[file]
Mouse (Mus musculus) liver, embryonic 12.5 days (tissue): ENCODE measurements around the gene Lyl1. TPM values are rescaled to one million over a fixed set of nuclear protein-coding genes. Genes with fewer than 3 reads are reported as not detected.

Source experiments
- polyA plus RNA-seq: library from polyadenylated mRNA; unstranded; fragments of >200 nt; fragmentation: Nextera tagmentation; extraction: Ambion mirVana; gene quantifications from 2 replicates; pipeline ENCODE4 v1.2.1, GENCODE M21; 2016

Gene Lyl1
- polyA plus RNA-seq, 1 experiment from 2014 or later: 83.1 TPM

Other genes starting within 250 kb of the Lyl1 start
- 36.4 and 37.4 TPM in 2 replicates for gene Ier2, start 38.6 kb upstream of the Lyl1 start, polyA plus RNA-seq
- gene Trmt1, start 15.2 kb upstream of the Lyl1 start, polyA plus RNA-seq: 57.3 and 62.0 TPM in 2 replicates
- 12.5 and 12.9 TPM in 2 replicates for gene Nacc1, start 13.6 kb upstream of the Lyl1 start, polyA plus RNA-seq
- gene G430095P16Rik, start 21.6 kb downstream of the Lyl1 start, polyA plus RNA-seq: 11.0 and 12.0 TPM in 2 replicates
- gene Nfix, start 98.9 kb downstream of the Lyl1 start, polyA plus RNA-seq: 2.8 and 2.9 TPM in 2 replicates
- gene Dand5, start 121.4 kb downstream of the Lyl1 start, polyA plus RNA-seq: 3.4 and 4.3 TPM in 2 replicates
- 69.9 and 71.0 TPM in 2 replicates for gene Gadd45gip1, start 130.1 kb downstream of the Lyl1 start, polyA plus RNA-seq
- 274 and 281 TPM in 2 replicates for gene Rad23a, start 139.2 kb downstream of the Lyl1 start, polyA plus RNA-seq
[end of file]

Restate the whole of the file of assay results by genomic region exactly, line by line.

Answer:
Mouse (Mus musculus) liver, embryonic 12.5 days (tissue): ENCODE measurements around the gene Lyl1. TPM values are rescaled to one million over a fixed set of nuclear protein-coding genes. Genes with fewer than 3 reads are reported as not detected.

Source experiments
- polyA plus RNA-seq: library from polyadenylated mRNA; unstranded; fragments of >200 nt; fragmentation: Nextera tagmentation; extraction: Ambion mirVana; gene quantifications from 2 replicates; pipeline ENCODE4 v1.2.1, GENCODE M21; 2016

Gene Lyl1
- polyA plus RNA-seq, 1 experiment from 2014 or later: 83.1 TPM

Other genes starting within 250 kb of the Lyl1 start
- 36.4 and 37.4 TPM in 2 replicates for gene Ier2, start 38.6 kb upstream of the Lyl1 start, polyA plus RNA-seq
- gene Trmt1, start 15.2 kb upstream of the Lyl1 start, polyA plus RNA-seq: 57.3 and 62.0 TPM in 2 replicates
- 12.5 and 12.9 TPM in 2 replicates for gene Nacc1, start 13.6 kb upstream of the Lyl1 start, polyA plus RNA-seq
- gene G430095P16Rik, start 21.6 kb downstream of the Lyl1 start, polyA plus RNA-seq: 11.0 and 12.0 TPM in 2 replicates
- gene Nfix, start 98.9 kb downstream of the Lyl1 start, polyA plus RNA-seq: 2.8 and 2.9 TPM in 2 replicates
- gene Dand5, start 121.4 kb downstream of the Lyl1 start, polyA plus RNA-seq: 3.4 and 4.3 TPM in 2 replicates
- 69.9 and 71.0 TPM in 2 replicates for gene Gadd45gip1, start 130.1 kb downstream of the Lyl1 start, polyA plus RNA-seq
- 274 and 281 TPM in 2 replicates for gene Rad23a, start 139.2 kb downstream of the Lyl1 start, polyA plus RNA-seq